The French Jewish Defense League was nonetheless represented at the rally, Salfati said.

Community Solidarity Rally for Israel on July 13

Join Los Angeles Jewish groups on Sunday to show the world: 

We stand united with Israel and support its right to protect its citizens.

Please invite your friends and family.


Date: Sunday, July 13

Time: 4:00 PM – 6:00 PM

Where: Federal Building (Wilshire Blvd. & Veteran Blvd. in Los Angeles)


Please Note:

No restrooms at the site.

Bring water for yourself.

Do not engage opposing protesters if they come.

Stay on sidewalks.

In the last 72 hours, over 300 rockets have been fired into Israel`s largest cities, 

including Tel Aviv and Jerusalem. 

Three and a half million Israeli civilians are living under fire or in bomb shelters. 

No country would remain passive in the face of hundreds of rockets targeting its cities —

Israel is no exception.

Hamas to hold rally in West Bank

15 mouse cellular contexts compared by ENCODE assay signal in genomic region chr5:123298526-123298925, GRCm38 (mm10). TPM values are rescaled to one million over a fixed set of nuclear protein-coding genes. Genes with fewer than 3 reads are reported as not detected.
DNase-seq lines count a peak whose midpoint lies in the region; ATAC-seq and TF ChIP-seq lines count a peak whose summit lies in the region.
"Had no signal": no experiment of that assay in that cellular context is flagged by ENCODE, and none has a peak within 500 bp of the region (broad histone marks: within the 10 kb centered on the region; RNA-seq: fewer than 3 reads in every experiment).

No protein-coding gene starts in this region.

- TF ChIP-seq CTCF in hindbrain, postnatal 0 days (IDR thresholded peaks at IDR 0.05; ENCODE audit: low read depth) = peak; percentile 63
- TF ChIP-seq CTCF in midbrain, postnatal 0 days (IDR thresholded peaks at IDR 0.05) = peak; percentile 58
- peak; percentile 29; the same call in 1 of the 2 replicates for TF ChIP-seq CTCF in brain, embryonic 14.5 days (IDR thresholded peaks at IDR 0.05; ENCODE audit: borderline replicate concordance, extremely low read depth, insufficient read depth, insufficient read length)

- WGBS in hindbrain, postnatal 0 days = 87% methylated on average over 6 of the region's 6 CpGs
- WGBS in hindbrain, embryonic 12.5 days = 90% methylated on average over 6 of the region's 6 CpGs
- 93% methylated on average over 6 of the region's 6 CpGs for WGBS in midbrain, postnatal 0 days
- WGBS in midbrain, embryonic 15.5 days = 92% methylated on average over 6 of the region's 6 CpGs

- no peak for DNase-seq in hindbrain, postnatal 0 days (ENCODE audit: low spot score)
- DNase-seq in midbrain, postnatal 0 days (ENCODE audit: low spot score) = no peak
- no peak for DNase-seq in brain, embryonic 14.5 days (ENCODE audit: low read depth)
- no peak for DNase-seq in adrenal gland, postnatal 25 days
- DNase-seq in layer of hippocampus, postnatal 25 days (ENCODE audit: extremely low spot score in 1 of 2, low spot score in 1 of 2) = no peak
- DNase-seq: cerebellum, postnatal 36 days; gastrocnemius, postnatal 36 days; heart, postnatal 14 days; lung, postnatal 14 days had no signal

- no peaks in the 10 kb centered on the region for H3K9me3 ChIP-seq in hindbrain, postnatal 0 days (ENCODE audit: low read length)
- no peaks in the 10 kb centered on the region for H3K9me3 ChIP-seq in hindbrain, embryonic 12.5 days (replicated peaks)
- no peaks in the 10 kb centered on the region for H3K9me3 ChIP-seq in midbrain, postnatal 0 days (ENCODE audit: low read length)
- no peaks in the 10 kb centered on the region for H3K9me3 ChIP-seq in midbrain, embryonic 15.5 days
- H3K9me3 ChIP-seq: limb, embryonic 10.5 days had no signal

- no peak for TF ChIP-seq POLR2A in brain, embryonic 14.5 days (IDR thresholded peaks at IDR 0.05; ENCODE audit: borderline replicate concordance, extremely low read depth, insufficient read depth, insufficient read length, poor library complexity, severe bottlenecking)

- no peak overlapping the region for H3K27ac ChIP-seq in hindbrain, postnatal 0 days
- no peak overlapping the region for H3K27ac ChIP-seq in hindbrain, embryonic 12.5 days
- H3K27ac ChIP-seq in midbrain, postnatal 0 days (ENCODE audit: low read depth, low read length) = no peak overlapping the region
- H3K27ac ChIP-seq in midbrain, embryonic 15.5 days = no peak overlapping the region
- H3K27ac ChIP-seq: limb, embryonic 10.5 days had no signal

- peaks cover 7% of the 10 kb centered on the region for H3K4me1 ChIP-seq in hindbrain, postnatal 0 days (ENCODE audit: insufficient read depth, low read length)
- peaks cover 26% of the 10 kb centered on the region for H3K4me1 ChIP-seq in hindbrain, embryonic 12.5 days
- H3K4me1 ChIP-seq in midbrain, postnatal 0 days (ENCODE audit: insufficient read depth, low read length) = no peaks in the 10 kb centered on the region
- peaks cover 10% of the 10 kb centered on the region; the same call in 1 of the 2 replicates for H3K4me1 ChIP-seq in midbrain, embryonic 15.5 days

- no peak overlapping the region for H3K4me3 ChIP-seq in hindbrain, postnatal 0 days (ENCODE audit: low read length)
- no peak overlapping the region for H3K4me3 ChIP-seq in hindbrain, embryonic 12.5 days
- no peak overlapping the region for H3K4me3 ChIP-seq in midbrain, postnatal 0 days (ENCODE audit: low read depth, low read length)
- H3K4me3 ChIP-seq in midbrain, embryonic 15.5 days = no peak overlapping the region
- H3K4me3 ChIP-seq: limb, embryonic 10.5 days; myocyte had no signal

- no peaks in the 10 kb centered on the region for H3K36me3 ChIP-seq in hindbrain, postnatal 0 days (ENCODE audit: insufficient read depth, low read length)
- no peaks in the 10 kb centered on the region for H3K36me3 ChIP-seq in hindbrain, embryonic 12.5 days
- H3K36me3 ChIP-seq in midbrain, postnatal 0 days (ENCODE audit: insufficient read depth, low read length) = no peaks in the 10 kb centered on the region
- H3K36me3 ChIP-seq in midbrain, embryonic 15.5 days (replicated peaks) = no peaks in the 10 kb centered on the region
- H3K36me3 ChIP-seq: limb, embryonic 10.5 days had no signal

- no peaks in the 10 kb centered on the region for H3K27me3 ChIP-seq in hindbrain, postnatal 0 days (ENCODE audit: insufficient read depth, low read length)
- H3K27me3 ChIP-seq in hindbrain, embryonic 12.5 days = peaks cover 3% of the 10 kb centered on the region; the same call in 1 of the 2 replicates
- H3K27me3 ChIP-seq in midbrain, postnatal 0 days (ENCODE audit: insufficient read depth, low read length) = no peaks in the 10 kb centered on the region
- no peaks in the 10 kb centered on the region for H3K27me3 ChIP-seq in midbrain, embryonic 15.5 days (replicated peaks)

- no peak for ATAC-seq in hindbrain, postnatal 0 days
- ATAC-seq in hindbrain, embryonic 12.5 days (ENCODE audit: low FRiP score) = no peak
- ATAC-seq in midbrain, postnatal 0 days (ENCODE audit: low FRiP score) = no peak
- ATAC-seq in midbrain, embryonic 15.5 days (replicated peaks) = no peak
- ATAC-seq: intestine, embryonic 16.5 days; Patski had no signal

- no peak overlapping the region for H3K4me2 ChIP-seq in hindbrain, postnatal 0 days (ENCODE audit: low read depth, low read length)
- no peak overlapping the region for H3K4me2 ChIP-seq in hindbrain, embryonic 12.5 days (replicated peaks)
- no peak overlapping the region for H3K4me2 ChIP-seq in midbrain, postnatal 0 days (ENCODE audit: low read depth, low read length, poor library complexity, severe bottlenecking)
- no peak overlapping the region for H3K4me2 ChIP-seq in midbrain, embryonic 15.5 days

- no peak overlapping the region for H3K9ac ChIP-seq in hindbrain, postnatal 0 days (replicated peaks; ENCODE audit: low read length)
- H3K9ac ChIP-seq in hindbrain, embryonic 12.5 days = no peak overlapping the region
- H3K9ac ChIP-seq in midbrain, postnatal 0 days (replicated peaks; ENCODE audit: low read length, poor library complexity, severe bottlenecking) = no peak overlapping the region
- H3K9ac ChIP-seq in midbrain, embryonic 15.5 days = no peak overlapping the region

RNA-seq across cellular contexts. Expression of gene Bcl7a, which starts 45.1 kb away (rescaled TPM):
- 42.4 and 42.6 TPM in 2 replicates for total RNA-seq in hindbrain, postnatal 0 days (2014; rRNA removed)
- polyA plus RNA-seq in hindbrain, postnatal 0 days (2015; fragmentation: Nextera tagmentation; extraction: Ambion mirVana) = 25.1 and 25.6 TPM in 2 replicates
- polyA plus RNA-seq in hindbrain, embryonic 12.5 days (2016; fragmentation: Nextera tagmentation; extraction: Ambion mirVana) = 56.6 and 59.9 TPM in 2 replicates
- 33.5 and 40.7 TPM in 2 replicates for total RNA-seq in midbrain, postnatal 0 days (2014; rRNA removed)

The Fatah-controlled Palestinian Authority reportedly has allowed Hamas to hold a rally in the West Bank.

Israel’s Army Radio reported Monday that the apparent conciliatory gesture is the first of its kind since Hamas’ 2007 coup d’etat in Gaza that ended the Palestinian Authority’s control on that region.

The Palestinian news agency Ma’an reported that the festival, scheduled to take place on Thursday, will celebrate Hamas’ 25th anniversary and include speeches from Hamas leaders. Hamas had earlier approved plans for Fatah to celebrate its own anniversary in Gaza.

Palestinian Authority President Mahmoud Abbas said Sunday that he planned to head to Cairo soon to resume reconciliation talks with Hamas.